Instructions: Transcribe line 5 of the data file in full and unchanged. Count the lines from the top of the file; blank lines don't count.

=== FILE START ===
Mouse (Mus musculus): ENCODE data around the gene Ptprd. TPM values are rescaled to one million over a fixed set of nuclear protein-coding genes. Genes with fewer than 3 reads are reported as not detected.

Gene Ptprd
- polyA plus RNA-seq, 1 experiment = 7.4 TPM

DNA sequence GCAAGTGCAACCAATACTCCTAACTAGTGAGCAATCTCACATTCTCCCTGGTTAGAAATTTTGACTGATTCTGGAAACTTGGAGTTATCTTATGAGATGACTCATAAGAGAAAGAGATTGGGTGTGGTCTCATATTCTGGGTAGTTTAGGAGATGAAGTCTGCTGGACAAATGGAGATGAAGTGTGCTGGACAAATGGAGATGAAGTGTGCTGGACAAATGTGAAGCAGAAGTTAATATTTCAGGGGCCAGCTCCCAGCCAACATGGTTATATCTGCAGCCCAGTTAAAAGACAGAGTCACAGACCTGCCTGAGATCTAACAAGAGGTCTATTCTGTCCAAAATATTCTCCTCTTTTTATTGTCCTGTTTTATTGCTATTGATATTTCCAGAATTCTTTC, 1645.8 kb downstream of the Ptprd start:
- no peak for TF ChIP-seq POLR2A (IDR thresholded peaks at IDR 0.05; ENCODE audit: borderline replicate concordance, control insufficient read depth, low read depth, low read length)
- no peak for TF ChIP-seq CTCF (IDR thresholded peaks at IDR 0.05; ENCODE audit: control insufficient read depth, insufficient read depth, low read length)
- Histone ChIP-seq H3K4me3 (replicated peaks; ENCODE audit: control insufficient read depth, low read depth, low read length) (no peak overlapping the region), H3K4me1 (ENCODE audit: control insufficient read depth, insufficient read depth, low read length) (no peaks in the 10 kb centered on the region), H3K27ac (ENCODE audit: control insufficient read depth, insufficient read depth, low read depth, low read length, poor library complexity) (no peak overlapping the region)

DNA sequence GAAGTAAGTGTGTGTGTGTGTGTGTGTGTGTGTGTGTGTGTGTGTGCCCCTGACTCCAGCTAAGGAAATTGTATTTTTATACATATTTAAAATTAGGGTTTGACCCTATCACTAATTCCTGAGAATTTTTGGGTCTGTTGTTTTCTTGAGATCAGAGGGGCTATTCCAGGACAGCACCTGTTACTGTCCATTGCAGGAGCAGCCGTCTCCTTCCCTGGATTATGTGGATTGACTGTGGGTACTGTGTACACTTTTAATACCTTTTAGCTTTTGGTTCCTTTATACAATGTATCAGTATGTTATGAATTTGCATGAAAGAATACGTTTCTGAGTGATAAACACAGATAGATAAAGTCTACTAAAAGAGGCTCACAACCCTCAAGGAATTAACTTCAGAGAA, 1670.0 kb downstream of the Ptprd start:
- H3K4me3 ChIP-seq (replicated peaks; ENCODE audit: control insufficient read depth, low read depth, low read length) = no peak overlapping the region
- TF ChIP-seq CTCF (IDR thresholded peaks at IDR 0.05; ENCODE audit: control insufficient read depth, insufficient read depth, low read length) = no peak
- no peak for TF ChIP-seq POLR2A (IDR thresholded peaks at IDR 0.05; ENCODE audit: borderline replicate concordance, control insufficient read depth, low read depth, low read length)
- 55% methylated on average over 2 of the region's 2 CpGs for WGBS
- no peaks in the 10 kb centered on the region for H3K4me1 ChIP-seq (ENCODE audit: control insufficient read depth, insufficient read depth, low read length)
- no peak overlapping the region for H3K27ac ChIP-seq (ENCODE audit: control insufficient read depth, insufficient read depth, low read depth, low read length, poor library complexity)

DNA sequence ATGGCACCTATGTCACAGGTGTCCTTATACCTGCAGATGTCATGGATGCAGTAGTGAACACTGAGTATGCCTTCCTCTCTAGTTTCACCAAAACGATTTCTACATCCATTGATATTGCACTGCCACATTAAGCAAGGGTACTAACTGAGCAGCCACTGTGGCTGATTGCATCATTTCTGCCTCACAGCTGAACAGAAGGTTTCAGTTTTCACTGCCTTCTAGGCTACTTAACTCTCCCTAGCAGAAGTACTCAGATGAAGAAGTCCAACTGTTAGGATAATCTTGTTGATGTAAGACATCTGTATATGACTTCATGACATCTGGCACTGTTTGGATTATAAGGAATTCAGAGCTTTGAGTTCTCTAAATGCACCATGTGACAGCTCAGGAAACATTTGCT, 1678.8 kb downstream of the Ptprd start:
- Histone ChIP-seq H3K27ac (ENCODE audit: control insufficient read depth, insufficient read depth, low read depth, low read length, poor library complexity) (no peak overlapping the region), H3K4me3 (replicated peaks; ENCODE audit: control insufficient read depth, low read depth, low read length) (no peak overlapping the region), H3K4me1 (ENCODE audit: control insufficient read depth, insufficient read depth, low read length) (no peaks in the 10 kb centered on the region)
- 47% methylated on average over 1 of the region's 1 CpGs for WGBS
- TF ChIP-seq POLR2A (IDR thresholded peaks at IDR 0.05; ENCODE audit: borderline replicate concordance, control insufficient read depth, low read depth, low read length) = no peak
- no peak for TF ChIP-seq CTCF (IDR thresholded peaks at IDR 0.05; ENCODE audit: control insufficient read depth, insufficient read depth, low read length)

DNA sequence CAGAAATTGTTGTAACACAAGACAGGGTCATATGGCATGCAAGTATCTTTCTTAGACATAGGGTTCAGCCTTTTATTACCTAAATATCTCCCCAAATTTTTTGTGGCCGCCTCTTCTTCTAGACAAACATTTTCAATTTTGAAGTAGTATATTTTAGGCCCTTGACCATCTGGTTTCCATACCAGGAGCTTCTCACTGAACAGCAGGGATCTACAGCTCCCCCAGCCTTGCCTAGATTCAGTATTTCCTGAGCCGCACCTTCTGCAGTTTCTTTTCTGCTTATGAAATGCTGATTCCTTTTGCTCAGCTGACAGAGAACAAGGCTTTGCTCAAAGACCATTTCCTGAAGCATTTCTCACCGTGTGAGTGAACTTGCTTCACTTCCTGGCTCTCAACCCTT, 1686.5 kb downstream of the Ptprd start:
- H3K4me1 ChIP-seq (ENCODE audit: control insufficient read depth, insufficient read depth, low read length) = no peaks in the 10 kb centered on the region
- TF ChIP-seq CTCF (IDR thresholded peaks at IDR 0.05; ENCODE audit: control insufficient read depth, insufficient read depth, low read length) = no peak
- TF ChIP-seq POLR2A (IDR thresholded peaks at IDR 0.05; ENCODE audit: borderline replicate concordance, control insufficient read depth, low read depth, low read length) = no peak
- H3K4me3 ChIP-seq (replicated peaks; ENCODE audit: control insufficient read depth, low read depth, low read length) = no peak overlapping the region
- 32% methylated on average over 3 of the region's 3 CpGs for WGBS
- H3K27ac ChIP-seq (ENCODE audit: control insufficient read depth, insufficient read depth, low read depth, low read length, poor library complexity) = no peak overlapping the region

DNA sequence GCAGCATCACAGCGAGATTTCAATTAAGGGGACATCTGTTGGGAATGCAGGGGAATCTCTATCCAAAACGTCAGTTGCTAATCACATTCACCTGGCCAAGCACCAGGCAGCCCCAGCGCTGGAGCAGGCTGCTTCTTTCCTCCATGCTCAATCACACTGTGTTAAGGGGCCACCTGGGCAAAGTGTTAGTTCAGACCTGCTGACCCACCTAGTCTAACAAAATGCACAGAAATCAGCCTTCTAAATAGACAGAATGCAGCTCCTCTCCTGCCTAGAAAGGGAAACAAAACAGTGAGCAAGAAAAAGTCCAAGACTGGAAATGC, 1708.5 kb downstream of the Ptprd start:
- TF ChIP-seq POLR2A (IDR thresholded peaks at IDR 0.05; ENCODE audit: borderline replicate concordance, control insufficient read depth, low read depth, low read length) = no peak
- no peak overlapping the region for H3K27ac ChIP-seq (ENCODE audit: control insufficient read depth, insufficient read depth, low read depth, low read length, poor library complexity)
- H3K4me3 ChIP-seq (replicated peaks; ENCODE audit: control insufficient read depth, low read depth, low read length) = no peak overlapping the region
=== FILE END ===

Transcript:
- no peak for TF ChIP-seq POLR2A (IDR thresholded peaks at IDR 0.05; ENCODE audit: borderline replicate concordance, control insufficient read depth, low read depth, low read length)